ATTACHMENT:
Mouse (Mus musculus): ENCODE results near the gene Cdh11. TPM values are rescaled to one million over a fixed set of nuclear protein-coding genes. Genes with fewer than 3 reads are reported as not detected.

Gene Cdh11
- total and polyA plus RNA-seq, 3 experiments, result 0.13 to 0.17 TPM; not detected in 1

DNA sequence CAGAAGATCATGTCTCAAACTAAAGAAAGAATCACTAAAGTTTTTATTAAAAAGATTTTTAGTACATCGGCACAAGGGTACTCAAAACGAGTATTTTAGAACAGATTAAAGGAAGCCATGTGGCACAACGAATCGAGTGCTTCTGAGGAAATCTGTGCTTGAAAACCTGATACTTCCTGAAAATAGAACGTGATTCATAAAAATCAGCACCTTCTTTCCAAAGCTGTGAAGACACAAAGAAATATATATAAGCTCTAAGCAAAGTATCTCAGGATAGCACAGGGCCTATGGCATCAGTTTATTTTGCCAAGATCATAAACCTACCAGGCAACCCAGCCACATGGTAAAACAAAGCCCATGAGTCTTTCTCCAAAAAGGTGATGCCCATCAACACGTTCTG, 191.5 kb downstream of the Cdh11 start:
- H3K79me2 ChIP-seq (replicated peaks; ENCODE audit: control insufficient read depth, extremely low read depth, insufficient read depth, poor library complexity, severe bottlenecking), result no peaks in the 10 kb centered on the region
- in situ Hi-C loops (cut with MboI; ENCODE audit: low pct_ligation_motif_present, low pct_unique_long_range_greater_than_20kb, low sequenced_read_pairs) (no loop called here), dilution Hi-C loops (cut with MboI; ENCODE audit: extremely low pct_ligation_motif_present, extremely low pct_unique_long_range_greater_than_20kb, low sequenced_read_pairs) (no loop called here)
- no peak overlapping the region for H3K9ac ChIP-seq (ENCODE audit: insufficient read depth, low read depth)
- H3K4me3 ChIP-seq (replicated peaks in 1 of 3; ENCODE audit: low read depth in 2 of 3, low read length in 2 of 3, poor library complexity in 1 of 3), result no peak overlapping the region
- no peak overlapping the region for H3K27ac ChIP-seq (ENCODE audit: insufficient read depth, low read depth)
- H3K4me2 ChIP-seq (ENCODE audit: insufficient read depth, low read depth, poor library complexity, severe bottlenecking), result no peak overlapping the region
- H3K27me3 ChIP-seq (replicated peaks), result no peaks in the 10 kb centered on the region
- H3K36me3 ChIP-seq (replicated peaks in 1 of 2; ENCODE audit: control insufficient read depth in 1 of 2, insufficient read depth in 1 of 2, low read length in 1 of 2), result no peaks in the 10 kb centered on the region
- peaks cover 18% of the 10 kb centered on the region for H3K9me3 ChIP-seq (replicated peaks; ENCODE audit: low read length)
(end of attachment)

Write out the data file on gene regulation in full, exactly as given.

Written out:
Mouse (Mus musculus): ENCODE results near the gene Cdh11. TPM values are rescaled to one million over a fixed set of nuclear protein-coding genes. Genes with fewer than 3 reads are reported as not detected.

Gene Cdh11
- total and polyA plus RNA-seq, 3 experiments, result 0.13 to 0.17 TPM; not detected in 1

DNA sequence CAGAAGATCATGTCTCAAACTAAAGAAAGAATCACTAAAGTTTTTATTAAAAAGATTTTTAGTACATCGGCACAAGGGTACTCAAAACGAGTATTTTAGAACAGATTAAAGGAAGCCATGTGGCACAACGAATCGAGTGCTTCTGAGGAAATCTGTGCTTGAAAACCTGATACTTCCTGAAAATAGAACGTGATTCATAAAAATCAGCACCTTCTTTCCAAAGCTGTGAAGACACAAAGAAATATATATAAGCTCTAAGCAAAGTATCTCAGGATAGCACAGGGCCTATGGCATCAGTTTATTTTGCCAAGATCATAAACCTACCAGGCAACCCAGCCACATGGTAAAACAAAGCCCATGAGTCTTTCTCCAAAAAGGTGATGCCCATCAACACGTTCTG, 191.5 kb downstream of the Cdh11 start:
- H3K79me2 ChIP-seq (replicated peaks; ENCODE audit: control insufficient read depth, extremely low read depth, insufficient read depth, poor library complexity, severe bottlenecking), result no peaks in the 10 kb centered on the region
- in situ Hi-C loops (cut with MboI; ENCODE audit: low pct_ligation_motif_present, low pct_unique_long_range_greater_than_20kb, low sequenced_read_pairs) (no loop called here), dilution Hi-C loops (cut with MboI; ENCODE audit: extremely low pct_ligation_motif_present, extremely low pct_unique_long_range_greater_than_20kb, low sequenced_read_pairs) (no loop called here)
- no peak overlapping the region for H3K9ac ChIP-seq (ENCODE audit: insufficient read depth, low read depth)
- H3K4me3 ChIP-seq (replicated peaks in 1 of 3; ENCODE audit: low read depth in 2 of 3, low read length in 2 of 3, poor library complexity in 1 of 3), result no peak overlapping the region
- no peak overlapping the region for H3K27ac ChIP-seq (ENCODE audit: insufficient read depth, low read depth)
- H3K4me2 ChIP-seq (ENCODE audit: insufficient read depth, low read depth, poor library complexity, severe bottlenecking), result no peak overlapping the region
- H3K27me3 ChIP-seq (replicated peaks), result no peaks in the 10 kb centered on the region
- H3K36me3 ChIP-seq (replicated peaks in 1 of 2; ENCODE audit: control insufficient read depth in 1 of 2, insufficient read depth in 1 of 2, low read length in 1 of 2), result no peaks in the 10 kb centered on the region
- peaks cover 18% of the 10 kb centered on the region for H3K9me3 ChIP-seq (replicated peaks; ENCODE audit: low read length)